Top doctor, lawyer oppose vaccine mandates amid COVID-19 surge

A veteran hotelier believes that vaccination should become a requirement for employment “at some point” in the tourism industry.

Owner of the Crane Resort Paul Doyle, who said he is finding ways to encourage his staff to take the COVID-19 vaccine, made the statement on Wednesday evening, as he pointed to the need for the industry to again fire on all engines.

He argued that by having more industry workers vaccinated it could lead to greater protection from the deadly virus, increased visitor arrivals and ultimately overall economic improvement.

However, insisting that the discussions surrounding vaccination were being approached in the “wrong way”, attorney-at-law Michelle Russell dismissed the suggestion that vaccination should be considered as a prerequisite for employment. She said such a move was coercion since it would exclude some from employment.

The views were expressed during the Barbados Hotel and Tourism Association (BHTA) public relations committee webinar series on Wednesday, under the theme Vaccination in Tourism: Is it a Choice?

Doyle, who noted that only 350 of his close to 500 staff members were vaccinated, despite the inducements that were being offered, said vaccination should be required for employment in the tourism industry.

Stating that visitors to the island were “demanding” to be protected, the hotelier said “it is a two-way street”, and the issue of vaccination should be viewed from a moral, economic and marketing standpoint.

“By insisting on vaccinations we are not just potentially saving lives and health, but it is families’ lives, friends’ lives, fellow staff members’ lives and I think that is just the moral thing to do. I think we as business people are in a position to do something about it, and there is a moral imperative that we do something about it,” said Doyle.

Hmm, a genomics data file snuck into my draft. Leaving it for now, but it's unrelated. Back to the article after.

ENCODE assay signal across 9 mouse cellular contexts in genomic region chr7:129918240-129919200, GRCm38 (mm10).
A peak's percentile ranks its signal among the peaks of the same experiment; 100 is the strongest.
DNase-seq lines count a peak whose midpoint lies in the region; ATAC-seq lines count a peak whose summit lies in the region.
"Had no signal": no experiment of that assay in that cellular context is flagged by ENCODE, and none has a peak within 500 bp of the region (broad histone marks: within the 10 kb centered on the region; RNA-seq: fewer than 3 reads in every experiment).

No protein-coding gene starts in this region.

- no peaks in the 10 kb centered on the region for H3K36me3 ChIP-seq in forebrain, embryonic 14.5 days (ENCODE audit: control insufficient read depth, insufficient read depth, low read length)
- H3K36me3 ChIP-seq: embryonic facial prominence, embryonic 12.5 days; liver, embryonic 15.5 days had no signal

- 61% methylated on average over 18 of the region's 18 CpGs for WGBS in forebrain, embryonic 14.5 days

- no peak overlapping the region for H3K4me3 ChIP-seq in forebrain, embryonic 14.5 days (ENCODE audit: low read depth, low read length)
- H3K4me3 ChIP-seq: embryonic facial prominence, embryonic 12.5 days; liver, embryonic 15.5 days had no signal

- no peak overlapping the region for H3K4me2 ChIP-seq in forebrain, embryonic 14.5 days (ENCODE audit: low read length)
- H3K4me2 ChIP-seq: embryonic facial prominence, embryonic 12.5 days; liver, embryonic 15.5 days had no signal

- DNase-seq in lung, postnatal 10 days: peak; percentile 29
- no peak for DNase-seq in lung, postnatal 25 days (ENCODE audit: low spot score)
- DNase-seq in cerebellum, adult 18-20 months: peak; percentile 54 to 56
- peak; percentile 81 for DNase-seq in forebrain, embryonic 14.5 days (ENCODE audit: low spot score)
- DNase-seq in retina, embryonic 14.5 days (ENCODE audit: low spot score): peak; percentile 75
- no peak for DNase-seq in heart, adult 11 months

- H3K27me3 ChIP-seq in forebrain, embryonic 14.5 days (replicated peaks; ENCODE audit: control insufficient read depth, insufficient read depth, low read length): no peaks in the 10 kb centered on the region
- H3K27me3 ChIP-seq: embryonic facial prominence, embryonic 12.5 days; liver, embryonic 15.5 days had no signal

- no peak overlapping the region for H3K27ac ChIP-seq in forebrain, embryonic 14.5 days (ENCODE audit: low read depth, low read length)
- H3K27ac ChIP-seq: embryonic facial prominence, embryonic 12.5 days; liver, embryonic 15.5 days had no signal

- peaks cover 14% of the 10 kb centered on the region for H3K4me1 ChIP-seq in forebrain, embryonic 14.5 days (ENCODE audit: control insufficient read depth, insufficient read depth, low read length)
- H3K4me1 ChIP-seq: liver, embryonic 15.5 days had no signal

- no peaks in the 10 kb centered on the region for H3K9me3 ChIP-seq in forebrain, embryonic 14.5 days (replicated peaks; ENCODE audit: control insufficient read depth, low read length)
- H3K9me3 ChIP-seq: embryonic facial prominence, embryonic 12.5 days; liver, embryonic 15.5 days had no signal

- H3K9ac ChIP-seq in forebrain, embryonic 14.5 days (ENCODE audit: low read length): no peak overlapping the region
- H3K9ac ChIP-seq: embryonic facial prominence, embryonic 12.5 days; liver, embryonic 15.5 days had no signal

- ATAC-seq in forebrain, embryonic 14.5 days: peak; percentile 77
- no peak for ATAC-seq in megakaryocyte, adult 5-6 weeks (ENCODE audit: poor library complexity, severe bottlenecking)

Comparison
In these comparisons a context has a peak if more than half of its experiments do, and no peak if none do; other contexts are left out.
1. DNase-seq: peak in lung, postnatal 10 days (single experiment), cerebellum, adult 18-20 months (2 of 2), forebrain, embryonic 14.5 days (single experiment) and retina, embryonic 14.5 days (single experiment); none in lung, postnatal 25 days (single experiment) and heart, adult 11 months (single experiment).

Stating that it was a “huge, serious problem” that people in this region were not being vaccinated, Doyle said he believed it was due in part to “fake news”.

“I think if we did have it as a condition of employment, and I am not talking about mandatory vaccinations . . . but I think we should say ‘if you want to work in this industry it is a condition of employment’. We should give them time, we should offer testing as an alternative for a little while but testing is not as good as vaccinations,” he said.

“I think we need to move towards that, and I think that will move a lot of people. We have a lot of people sitting on the fence and I suspect that out of a 150 hold-outs there would be more than 100 saying ‘fine, I will take it. You know what, I save potentially lives, definitely health and jobs, the entire economy’. If more people do that we would be doing good. I think it is definitely for the greater good,” explained Doyle.

He pointed out that management at the Crane has done a range of things to try to “motivate” staff to be vaccinated, including holding zoom meetings with staff members and meeting with them in groups and bringing in doctors to speak with them and answer their questions.